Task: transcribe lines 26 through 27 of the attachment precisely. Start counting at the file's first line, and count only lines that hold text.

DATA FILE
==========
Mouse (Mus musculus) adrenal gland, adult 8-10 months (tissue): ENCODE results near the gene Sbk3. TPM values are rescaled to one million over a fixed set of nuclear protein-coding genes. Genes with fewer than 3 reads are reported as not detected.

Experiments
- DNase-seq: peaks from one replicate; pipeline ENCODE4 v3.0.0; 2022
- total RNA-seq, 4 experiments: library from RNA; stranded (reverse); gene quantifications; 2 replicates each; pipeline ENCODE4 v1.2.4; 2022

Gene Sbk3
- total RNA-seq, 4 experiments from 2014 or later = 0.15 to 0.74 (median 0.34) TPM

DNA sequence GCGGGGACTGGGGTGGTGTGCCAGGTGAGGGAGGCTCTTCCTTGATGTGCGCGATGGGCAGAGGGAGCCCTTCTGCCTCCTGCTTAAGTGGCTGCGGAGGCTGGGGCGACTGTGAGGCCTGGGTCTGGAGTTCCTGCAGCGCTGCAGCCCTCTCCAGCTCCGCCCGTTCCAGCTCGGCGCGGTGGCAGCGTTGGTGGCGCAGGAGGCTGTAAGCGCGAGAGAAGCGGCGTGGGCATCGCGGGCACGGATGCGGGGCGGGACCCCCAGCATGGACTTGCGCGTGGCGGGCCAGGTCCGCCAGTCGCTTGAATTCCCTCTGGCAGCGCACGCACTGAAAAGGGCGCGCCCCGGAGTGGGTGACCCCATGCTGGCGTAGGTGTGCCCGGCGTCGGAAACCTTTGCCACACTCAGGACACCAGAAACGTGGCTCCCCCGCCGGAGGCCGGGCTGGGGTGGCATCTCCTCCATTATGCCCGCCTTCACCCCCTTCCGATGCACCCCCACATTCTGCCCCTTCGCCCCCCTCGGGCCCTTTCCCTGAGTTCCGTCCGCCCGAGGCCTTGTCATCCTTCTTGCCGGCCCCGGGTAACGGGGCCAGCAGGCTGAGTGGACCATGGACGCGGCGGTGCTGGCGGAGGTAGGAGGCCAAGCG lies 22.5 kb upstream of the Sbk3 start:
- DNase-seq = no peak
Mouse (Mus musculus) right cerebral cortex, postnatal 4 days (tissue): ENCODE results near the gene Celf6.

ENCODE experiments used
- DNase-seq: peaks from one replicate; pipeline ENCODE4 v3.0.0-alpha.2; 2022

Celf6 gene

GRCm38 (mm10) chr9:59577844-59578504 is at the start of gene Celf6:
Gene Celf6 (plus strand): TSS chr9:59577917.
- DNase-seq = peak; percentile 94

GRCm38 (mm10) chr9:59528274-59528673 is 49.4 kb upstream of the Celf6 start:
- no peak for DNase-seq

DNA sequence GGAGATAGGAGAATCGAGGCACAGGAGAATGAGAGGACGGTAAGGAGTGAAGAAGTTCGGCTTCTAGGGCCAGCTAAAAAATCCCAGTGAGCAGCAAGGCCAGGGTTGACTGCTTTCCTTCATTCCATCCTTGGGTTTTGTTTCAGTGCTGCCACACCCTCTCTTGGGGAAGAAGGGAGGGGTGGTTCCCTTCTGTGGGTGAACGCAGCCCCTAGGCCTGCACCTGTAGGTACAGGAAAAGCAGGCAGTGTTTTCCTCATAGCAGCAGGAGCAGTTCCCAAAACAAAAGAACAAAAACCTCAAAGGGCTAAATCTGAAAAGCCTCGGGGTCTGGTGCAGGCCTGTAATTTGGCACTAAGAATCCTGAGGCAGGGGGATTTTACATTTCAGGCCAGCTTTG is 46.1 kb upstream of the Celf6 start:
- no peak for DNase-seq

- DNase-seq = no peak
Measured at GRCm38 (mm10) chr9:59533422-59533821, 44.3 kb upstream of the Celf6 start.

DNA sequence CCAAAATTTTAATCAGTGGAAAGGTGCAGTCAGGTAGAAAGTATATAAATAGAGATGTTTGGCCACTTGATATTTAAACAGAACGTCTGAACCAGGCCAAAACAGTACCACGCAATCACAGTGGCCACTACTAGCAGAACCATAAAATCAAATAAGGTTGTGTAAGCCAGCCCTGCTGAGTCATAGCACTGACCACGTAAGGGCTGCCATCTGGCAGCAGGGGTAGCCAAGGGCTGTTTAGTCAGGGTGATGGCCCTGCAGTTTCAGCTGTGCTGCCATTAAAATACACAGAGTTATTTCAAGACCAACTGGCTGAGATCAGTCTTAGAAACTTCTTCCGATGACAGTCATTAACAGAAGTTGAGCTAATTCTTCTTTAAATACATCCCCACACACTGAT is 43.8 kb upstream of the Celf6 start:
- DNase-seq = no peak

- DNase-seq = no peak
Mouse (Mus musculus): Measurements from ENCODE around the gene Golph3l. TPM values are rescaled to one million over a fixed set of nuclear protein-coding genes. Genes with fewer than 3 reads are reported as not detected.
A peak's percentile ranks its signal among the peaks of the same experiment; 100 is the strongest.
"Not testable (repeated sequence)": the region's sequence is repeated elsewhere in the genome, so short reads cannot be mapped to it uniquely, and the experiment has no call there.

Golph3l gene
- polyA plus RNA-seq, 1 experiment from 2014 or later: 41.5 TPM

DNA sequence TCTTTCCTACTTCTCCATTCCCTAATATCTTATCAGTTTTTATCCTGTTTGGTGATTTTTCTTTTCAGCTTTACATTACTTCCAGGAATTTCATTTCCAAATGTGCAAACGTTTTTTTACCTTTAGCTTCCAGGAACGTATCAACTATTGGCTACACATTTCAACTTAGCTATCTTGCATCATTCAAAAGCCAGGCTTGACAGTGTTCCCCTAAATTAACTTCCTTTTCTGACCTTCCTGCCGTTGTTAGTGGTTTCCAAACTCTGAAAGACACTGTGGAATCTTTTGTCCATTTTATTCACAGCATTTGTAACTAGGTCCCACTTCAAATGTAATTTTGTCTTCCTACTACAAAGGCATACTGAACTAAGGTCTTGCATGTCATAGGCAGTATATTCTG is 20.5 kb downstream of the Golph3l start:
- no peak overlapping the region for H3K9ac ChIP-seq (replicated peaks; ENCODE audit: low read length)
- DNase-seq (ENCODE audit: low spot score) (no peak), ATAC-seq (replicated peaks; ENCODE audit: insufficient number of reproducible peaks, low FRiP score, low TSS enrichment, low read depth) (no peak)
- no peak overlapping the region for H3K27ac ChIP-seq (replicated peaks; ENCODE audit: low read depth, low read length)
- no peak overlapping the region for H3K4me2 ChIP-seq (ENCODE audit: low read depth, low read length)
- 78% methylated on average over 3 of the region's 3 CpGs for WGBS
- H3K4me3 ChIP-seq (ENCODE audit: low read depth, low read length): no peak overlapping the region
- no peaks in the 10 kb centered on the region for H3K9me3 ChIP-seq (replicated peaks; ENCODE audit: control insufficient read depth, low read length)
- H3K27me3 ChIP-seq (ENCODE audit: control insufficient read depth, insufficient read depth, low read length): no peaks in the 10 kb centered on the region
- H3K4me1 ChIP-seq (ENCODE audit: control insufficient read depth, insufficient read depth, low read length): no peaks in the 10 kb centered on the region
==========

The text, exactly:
A peak's percentile ranks its signal among the peaks of the same experiment; 100 is the strongest.
"Not testable (repeated sequence)": the region's sequence is repeated elsewhere in the genome, so short reads cannot be mapped to it uniquely, and the experiment has no call there.